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Comparison of Physical and Physiological Variables for Female College Basketball Players.

LAMONTE, MICHAEL J.; MCKINNEX, JASON T.; QUINN, SHELLEY M.; BAINBRIDGE, CYNTHIA N.; EISENMAN, PATRICIA A.
Journal of Strength & Conditioning Research: August 1999
Original Article: PDF Only

The objective of this project was to describe the physical and performance characteristics (by position) of 46 Division 1-A Western Athletic Conference female basketball players. The data were accrued over an 8-year period. Body density was determined using hydrodensitometry; percent fat was calculated based on body density using the Siri equation. Lower-body anaerobic power was assessed with the Wingate anaerobic test, and vertical jump (VJ) was determined with a Vertec apparatus using a counterjump procedure. The centers (n = 9) were significantly taller (p < 0.0166) and greater in mass (p < 0.0125) than were the guards (n = 18) and forwards (n = 19). The centers had significantly lower body density yet displayed higher fat-free mass (FFM) than did the guards (p < 0.05). The centers demonstrated lower peak (PP) (p < 0.0083) and mean (MP) (p < 0.05) anaerobic power relative to total body mass (TBM) than did either the guards or forwards. When expressed relative to FFM, MP was also lower for the centers compared with the guards (p < 0.01). Although the forwards were significantly taller (p < 0.0166) and greater in body mass (p < 0.0125) than were the guards, there was no statistically significant difference between these groups for VJ or anaerobic PP. However, the guards demonstrated higher MP relative to TBM (p < 0.05) when compared with the forwards. Percent power decline was statistically nonsignificant; however, this analysis was greatly underpowered (1-[beta] = 0.57). These results suggest that in spite of relatively large differences in the average positional physical dimensions, there was very little statistical differentiation between performance variables as analyzed by position.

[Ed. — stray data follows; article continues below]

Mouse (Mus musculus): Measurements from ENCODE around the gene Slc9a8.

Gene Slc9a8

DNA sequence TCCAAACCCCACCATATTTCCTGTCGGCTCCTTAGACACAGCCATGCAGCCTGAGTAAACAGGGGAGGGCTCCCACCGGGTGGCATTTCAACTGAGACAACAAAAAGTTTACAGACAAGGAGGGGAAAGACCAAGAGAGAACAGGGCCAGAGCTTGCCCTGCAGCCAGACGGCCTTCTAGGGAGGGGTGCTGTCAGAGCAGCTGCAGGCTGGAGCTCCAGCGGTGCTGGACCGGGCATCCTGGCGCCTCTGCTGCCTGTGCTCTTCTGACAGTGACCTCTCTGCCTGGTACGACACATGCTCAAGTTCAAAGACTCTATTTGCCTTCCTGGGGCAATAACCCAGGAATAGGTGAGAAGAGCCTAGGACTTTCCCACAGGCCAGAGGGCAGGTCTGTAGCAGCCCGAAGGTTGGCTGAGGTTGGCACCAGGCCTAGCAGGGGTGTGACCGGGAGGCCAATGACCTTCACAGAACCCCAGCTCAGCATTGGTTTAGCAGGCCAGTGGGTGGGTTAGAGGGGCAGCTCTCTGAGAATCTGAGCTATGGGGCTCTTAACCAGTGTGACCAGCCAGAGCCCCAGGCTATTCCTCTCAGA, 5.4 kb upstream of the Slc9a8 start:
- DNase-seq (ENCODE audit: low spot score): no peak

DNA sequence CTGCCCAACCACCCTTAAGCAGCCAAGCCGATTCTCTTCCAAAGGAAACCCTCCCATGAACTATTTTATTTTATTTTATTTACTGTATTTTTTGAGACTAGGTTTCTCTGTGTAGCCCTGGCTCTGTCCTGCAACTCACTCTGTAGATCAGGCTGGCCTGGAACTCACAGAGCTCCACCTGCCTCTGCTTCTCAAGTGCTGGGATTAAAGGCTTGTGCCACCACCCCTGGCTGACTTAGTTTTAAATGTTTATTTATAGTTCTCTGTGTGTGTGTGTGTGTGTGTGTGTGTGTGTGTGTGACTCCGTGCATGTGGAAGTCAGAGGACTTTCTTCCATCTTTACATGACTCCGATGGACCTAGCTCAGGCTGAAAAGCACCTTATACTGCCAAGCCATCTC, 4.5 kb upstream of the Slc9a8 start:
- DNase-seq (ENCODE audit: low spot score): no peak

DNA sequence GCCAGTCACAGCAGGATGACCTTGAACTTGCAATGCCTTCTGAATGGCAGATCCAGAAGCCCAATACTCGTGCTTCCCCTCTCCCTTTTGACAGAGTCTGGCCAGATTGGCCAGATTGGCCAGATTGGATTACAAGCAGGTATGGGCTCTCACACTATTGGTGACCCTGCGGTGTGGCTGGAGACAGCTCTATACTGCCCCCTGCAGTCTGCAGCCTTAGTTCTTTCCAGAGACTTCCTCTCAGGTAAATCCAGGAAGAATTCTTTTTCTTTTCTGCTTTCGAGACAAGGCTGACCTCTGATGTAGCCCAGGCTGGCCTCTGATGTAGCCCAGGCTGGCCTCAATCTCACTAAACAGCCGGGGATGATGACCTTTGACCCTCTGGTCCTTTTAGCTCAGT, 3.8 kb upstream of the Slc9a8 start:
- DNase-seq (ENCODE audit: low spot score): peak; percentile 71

(C) 1999 National Strength and Conditioning Association